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Workshop keys on healing nature of art

Before she puts on her "fancy pants" clothes her Oct. 13 concert at the Sheldon Theatre, Storm Large invites the community to come to the Sheldon stage at 4 p.m. for a conversation that has nothing — and everything — to do with her music and her unconventional childhood.

Large grew up the daughter of a woman who was frequently to be found in mental institutions and psych wards. When she was 9, Storm asked one of the doctors if she was likely to be crazy like that someday.

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He said yes, her mother's condition was hereditary, and with those words created what amounted to a mental time bomb hanging over her.

Large told the story of how mental illness, addiction and music shaped her life in a memoir, "Crazy Enough." Released in 2012 by Simon & Schuster, in was named Oprah's Book of the Week and it received the 2013 Oregon Book Award for Creative Nonfiction.

One reviewer called it "a ballsy, heartbreaking, hysterical tour de force" that is both "vulgar and fragile, tragic and overpowering, and like Storm, it is always entertaining."

Music is one of the assets that gave Large the will to overcome whatever she had to face.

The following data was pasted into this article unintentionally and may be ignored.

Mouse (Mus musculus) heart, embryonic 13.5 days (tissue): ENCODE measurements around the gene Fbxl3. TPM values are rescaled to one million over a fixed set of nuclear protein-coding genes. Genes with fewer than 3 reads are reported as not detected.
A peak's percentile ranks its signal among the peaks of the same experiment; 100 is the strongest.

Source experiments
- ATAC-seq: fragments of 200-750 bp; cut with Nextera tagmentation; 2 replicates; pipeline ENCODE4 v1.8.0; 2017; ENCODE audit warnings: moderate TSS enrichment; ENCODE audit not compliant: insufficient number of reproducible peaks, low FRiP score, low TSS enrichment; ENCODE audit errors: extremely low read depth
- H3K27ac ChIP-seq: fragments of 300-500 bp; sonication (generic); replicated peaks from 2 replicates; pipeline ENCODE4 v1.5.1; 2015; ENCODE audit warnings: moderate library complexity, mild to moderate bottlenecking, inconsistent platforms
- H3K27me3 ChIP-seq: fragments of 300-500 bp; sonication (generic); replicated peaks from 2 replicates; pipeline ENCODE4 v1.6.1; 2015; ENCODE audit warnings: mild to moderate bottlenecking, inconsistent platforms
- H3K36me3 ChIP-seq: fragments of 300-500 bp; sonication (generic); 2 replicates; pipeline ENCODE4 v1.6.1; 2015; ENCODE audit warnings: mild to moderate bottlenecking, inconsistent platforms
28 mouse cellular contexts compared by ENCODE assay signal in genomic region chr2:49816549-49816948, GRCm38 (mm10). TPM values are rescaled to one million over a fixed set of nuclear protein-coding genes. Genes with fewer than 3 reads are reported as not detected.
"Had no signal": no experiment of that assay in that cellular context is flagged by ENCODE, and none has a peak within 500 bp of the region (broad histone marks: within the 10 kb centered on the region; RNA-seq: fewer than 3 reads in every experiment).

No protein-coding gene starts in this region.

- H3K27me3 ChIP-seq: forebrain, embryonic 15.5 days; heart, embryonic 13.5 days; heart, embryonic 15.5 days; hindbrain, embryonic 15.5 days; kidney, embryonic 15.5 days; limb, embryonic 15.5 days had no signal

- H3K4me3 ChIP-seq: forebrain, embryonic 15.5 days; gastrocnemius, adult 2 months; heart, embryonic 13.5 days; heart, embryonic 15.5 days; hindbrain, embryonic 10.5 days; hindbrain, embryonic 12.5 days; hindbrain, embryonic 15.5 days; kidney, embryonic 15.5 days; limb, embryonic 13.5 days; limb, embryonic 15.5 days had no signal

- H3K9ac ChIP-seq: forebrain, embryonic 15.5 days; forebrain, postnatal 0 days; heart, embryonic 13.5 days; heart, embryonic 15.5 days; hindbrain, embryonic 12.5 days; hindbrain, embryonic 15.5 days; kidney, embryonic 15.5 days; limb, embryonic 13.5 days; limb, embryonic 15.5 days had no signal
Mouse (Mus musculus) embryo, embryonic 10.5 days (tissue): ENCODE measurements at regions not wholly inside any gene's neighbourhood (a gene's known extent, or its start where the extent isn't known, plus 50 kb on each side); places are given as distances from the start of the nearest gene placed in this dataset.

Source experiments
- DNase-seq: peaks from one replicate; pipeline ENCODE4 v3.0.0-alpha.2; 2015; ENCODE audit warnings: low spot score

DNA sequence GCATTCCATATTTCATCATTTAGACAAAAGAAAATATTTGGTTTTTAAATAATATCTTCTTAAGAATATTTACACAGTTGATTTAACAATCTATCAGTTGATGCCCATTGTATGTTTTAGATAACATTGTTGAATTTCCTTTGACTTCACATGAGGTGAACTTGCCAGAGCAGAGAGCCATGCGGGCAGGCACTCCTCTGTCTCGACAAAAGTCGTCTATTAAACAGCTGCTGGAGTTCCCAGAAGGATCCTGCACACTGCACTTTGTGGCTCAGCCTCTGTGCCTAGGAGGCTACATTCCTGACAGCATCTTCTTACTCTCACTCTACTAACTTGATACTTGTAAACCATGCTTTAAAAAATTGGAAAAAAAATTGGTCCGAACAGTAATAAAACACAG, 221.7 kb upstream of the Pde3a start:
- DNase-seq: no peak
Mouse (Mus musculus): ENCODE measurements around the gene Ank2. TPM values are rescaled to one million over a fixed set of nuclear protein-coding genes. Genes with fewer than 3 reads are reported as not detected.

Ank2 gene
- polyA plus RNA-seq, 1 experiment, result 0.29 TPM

At the workshop, Large hopes that teachers and caregivers, artists and others who care about the topic will come for a conversation on topics including the healing nature of artistic expression.

"People feel weird" and left out if they're not good at the popular activities such as sports, she said. The arts may be the one thing those kids love. "Yet schools have gutted artistic programs — the arts are not considered important."

Studies show that people with mental challenges often respond to creative stimulation, she added.

When people see glamorous Storm Large on stage they don't see the girl who was fearful and turned to sex and drugs to cope, she said. "Knowing that that person has struggled is healing and helpful."

People who come for the hour workshop should check in with the box office. The event will include questions, a sound check and the guided conversation. For more information or to reserve a spot, sent a note to jstaley@sheldontheatre.org.

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